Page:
Talk about missing the target | SierraSun.com

Talk about missing the target

The fact that violent crimes are a common occurrence in our society is not lost on me or any sensible citizen.

And, unfortunately, many of these crimes involve the use of a gun; however, the all too typical response of our California government today is to condemn the instrument rather than the one who wielded it. Talk about missing the target!

This wrong-headed reasoning has been the driving force behind a vast array of laws that both serve to restrict the rights of law abiding gun owners and provide ammo to mercenary trial lawyers.

Earlier this month, Governor Gray Davis, true to liberal form, signed into law several bad firearm related measures. Once again California’s braintrust focuses on firearms and not on criminals.

Two such measures are Assembly Bill 496 (Koretz) and Senate Bill 682 (Perata). These particularly onerous laws will permit trial lawyers to file lawsuits against gun and ammunition manufacturers based on a bizarre theory of negligent marketing. The general idea behind these suits will be that gun manufacturers should have known when they sold their products that criminals would use them to hurt others.

Specifically, this new law allows anyone suing for injuries from firearm use to offer evidence that a manufacturer should have known that the risks of harm by making its firearm available to the public outweighed the benefits of that conduct.

In each of these cases, the jury would be asked to weigh the risks and benefits of a particular firearm. The result would be to allow trial lawyers to merely assert that the availability of a particular gun to the general public caused widespread damage and severe harm without conferring any substantial social benefit.

This creates a system in which juries will decide which guns will be legal based principally on how theyfeel about the guns.

So why did Governor Davis sign this unjust legislation? Perhaps because he bought into the same lie that many of my colleagues did when these bills were debated on the senate floor.

The anti-gun lobby has carefully spread the false claim that the firearm manufacturing industry is shielded from products liability lawsuits and that legislation was needed to bring them into parity with other industries.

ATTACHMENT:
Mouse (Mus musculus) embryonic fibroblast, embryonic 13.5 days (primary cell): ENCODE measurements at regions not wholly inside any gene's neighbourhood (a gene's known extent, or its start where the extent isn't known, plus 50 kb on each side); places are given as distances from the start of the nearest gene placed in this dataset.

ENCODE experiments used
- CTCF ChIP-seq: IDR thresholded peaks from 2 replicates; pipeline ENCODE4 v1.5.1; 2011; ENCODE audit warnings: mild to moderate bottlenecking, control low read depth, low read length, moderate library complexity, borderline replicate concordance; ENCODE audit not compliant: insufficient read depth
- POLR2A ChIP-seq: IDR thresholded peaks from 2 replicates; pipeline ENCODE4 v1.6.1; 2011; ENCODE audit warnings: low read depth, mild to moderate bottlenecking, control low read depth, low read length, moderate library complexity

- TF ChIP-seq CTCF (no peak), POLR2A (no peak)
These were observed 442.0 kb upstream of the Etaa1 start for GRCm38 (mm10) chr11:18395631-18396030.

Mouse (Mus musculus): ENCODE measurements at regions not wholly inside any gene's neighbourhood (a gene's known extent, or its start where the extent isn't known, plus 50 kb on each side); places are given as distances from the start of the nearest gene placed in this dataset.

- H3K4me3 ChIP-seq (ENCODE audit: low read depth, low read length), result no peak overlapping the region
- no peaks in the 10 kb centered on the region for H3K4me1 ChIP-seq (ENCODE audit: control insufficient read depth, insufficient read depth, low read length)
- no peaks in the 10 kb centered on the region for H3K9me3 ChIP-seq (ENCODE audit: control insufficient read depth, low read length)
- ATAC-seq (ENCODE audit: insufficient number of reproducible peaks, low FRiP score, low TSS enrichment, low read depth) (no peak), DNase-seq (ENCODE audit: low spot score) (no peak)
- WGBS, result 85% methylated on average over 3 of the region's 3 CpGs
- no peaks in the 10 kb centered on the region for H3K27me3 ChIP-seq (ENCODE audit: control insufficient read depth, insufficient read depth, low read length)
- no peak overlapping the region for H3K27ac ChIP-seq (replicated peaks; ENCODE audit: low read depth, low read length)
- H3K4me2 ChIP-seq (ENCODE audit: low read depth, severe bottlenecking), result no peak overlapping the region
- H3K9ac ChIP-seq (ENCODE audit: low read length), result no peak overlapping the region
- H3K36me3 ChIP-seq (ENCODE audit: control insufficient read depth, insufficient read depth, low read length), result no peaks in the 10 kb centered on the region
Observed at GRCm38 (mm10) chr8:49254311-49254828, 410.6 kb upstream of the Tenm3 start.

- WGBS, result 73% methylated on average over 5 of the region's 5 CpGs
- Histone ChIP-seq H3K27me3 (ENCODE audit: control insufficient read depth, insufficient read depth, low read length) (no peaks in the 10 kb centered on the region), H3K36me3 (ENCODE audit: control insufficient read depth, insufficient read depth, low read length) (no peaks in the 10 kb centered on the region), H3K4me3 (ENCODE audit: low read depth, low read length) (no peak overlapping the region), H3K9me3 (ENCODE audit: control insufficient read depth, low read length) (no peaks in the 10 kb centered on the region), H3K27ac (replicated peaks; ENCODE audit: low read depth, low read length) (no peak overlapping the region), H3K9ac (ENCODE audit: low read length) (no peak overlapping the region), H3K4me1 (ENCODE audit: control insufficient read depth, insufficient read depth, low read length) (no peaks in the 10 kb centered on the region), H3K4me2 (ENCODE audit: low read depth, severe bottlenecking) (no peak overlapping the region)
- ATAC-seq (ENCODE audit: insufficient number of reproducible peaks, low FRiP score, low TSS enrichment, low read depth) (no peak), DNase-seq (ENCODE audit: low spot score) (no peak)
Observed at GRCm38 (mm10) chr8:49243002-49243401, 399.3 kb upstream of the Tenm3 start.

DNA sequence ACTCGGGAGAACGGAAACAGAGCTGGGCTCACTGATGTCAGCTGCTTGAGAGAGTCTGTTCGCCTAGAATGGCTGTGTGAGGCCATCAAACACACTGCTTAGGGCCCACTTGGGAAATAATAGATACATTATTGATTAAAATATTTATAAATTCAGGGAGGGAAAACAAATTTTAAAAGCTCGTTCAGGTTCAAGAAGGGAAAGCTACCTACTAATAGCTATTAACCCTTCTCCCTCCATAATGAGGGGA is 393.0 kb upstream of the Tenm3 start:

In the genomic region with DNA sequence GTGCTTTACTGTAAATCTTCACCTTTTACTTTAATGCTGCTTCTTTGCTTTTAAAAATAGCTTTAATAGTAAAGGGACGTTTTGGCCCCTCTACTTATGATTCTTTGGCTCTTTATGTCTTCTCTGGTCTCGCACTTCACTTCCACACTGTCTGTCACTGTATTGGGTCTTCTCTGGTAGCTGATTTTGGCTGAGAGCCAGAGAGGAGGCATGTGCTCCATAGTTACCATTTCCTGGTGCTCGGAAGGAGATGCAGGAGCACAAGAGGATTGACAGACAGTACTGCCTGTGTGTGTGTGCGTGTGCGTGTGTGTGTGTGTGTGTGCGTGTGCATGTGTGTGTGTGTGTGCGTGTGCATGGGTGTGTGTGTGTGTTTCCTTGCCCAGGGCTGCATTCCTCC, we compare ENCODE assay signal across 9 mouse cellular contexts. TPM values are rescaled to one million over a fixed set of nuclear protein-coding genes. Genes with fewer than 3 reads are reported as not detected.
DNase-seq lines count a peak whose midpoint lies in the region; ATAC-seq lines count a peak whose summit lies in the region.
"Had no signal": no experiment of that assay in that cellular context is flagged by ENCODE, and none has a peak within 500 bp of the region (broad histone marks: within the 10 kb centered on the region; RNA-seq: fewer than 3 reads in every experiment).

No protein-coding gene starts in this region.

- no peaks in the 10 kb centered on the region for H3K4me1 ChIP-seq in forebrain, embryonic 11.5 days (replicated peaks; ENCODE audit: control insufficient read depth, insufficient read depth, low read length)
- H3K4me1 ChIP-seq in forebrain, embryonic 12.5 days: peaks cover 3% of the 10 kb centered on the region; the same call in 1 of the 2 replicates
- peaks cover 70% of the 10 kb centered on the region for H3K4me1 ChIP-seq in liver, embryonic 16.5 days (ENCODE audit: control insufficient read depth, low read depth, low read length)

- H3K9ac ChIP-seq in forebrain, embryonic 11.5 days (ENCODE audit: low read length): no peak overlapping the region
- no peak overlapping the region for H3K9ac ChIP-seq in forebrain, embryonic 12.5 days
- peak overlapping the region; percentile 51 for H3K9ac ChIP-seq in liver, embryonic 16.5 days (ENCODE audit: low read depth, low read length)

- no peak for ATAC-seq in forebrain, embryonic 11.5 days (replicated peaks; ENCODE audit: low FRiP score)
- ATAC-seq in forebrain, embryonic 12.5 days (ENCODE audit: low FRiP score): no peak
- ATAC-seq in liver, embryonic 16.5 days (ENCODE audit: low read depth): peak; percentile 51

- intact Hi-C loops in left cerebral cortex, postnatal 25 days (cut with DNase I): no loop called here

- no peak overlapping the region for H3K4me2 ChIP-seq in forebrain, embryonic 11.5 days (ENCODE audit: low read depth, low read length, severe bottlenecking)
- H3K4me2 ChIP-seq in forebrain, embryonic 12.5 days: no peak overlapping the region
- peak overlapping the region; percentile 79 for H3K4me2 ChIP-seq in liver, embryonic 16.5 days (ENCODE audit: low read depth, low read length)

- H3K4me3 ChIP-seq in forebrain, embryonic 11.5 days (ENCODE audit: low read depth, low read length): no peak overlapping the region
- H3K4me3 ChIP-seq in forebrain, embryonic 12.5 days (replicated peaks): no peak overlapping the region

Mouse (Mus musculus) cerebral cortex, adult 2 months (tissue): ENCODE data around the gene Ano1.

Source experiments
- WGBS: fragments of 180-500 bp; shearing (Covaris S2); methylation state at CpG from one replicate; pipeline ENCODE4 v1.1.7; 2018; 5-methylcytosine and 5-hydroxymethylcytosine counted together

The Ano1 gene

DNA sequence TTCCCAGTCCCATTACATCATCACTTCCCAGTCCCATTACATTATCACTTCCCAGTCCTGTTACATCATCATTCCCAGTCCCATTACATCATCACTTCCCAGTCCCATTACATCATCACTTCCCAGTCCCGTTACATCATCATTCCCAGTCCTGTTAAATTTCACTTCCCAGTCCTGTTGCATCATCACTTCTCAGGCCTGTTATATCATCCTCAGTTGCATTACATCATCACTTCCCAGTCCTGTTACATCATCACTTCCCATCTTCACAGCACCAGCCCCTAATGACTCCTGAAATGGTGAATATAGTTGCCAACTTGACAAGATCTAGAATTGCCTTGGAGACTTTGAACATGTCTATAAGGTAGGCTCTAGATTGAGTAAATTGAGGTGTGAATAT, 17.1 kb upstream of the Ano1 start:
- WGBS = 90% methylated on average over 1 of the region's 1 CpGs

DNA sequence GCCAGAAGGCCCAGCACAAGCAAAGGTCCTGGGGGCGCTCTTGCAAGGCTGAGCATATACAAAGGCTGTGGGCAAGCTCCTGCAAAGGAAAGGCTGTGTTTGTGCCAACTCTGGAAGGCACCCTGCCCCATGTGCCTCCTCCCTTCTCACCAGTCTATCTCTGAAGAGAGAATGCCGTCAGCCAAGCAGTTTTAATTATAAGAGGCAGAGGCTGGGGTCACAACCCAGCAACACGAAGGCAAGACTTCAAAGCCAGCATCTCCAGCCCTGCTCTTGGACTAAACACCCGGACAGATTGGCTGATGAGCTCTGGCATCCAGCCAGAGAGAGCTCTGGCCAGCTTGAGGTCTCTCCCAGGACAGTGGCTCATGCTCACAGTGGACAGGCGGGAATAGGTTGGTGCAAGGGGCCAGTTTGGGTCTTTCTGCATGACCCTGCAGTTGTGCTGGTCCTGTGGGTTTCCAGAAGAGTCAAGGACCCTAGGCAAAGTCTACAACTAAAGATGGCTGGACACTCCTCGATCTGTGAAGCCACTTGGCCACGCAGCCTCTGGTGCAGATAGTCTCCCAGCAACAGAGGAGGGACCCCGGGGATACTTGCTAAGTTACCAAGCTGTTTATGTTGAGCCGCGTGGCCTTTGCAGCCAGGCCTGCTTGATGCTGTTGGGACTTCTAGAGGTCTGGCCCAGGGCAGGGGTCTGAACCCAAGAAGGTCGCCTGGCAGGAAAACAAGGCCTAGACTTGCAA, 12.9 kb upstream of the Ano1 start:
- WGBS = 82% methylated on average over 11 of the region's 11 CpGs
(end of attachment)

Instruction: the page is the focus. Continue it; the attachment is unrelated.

Contrary to the rhetoric of Governor Davis and other liberal politicians, current law does not provide firearms manufacturers with any special immunity or protection against lawsuits. Gun makers are liable for faulty products just as any other product manufacturer would be.

What the Governor really wants to get at with this new law, is the position taken by courts throughout the United States regarding firearm and ammunition lawsuits.

They have consistently dismissed product defect claims against firearms manufacturers where the injury was caused by a non-defective firearm which functioned as designed. Manufacturers of lawful products are not responsible under product liability law for the injury caused by the criminal misuse of their non-defective products.

What this means is that a plaintiff cannot say a firearm is defectively designed simply because when discharged it has the potential to cause injury or death.

Firearms are designed to fire bullets and are inherently dangerous; therefore, even the manufacturer of the finest quality firearm will be subject to these lawsuits.

In short, this new law encourages penalizing third parties and discourages personal responsibility.

The cause of gun related injuries is the person who discharges the gun.

To impose negligence liability on a manufacturer who has done nothing more than produce an unflawed, but inherently dangerous, product is outrageous.

We do need to address the problem of gun-related crime; however, it’s the thugs and criminals who terrorize our schools and streets that are the problem.

We need to aim our legislative guns at them, not at companies.

What’s next? General Motors? Lord knows, my son’s Chevy pick-up is a dangerous device.